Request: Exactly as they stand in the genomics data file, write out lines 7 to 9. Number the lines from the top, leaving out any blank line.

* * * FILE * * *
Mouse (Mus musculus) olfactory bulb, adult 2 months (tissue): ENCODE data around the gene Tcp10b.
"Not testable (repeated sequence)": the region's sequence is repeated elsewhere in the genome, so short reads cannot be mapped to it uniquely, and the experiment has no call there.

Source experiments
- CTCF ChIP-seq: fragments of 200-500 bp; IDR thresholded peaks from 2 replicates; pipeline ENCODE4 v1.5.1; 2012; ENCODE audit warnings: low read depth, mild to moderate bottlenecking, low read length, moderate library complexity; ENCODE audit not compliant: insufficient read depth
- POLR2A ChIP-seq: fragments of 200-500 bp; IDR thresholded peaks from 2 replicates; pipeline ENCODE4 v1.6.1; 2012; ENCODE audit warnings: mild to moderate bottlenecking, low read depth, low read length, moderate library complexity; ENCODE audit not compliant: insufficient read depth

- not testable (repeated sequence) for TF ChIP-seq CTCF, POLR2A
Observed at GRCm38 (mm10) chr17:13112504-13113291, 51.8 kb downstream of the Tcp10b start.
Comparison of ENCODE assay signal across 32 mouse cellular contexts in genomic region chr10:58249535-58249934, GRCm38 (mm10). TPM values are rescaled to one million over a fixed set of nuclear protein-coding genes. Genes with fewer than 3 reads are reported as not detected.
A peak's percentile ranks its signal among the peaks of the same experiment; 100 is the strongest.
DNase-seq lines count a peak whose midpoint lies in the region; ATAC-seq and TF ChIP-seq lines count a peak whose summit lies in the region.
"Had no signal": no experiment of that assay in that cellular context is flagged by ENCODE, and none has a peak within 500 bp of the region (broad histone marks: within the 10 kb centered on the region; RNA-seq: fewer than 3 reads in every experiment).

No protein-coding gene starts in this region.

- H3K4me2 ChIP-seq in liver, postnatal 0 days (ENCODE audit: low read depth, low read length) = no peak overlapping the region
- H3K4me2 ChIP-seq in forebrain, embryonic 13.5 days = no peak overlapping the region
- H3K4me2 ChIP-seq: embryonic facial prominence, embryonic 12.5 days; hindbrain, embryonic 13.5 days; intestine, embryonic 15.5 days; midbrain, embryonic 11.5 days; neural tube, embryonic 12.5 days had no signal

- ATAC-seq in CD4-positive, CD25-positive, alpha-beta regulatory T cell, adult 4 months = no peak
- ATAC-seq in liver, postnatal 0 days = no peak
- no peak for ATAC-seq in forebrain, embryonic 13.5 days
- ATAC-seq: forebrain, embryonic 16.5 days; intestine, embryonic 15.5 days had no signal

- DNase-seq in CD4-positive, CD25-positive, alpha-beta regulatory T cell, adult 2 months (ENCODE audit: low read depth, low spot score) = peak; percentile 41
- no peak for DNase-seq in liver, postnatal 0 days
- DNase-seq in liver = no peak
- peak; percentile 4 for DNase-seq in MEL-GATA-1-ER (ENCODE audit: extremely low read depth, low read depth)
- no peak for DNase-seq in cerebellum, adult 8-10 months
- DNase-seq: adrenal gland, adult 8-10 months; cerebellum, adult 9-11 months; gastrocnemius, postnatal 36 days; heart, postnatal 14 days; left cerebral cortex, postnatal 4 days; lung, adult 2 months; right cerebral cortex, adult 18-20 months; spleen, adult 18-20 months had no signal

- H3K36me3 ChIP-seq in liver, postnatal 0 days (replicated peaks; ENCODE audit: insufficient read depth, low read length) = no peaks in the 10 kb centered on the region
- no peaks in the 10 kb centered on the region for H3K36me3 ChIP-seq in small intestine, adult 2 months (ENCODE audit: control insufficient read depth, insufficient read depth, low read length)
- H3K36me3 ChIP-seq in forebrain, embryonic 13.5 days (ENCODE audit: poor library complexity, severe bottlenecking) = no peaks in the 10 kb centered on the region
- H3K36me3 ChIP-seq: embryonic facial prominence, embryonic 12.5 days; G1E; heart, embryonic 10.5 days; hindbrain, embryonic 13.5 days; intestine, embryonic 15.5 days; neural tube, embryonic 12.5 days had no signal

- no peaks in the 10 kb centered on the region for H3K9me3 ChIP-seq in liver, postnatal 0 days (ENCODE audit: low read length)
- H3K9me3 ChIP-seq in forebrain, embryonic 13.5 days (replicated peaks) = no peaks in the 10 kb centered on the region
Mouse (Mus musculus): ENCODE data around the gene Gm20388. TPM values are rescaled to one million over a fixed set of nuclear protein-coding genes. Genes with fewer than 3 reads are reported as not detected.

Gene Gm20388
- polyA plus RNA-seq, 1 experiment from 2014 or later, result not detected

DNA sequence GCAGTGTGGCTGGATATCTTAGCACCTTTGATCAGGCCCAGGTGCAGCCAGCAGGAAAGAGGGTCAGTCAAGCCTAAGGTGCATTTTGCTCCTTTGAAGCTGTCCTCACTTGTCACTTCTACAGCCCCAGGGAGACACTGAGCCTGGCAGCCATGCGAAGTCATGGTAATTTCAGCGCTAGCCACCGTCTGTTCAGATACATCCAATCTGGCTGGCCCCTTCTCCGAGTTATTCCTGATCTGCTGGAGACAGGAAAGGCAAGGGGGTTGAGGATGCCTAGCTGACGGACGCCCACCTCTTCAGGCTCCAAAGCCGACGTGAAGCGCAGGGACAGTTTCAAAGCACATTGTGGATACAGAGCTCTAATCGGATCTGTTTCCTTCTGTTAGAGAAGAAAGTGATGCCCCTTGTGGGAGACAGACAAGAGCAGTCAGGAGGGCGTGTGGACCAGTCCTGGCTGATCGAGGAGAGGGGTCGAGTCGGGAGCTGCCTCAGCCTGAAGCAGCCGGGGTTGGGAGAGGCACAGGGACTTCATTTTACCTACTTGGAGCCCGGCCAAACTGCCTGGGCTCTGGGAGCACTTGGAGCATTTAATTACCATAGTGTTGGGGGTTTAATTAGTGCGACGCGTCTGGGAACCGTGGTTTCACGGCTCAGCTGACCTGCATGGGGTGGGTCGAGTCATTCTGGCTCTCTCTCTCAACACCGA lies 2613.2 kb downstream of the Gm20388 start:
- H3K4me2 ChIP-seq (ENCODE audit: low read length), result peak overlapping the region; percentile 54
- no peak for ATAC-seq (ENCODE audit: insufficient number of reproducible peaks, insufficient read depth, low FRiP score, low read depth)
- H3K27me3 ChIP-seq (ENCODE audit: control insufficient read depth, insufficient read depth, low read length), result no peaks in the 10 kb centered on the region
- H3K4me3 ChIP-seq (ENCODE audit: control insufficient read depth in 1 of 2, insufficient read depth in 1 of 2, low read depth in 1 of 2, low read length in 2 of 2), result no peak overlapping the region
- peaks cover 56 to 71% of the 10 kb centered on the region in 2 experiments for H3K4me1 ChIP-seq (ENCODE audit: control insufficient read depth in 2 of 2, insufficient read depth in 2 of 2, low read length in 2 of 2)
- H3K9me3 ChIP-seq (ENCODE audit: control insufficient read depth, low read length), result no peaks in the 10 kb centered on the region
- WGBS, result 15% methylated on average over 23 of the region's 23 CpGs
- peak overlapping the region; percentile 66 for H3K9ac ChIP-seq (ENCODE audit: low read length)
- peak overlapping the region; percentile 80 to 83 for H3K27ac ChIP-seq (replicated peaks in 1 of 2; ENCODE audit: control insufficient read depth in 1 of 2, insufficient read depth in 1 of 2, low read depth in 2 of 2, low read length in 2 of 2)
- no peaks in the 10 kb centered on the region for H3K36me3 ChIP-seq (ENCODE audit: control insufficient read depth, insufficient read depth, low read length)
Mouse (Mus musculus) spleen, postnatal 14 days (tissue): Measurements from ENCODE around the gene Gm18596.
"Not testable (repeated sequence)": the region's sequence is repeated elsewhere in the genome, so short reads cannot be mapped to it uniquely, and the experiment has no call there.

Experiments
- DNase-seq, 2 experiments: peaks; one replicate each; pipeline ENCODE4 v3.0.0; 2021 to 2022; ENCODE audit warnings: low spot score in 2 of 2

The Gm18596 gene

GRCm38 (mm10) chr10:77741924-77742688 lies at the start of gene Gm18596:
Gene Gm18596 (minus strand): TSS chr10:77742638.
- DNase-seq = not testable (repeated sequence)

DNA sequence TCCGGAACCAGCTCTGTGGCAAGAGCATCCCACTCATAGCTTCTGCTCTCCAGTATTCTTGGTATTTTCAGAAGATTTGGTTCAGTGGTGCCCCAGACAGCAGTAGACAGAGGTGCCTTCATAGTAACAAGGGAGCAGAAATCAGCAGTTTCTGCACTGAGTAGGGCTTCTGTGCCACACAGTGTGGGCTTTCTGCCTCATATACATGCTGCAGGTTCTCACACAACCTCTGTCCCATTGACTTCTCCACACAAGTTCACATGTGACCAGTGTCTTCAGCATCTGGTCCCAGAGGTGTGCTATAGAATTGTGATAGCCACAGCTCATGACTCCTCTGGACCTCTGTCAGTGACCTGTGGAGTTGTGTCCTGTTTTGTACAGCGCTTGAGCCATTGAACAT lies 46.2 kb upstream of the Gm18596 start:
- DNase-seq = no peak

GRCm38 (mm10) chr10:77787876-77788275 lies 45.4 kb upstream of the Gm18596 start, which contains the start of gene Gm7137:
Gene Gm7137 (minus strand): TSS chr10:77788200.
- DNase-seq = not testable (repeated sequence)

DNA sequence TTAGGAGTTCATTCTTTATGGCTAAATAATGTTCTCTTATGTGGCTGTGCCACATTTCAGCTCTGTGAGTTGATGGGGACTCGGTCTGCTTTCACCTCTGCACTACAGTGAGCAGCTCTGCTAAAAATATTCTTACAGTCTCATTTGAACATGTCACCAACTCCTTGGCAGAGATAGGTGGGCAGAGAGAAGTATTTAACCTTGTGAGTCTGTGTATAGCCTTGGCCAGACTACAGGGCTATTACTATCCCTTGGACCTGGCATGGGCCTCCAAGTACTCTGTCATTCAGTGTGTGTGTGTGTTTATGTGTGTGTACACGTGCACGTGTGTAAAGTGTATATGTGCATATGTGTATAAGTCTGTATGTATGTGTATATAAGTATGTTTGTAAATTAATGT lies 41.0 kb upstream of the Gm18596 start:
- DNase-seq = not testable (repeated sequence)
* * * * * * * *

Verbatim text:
Observed at GRCm38 (mm10) chr17:13112504-13113291, 51.8 kb downstream of the Tcp10b start.
Comparison of ENCODE assay signal across 32 mouse cellular contexts in genomic region chr10:58249535-58249934, GRCm38 (mm10). TPM values are rescaled to one million over a fixed set of nuclear protein-coding genes. Genes with fewer than 3 reads are reported as not detected.
A peak's percentile ranks its signal among the peaks of the same experiment; 100 is the strongest.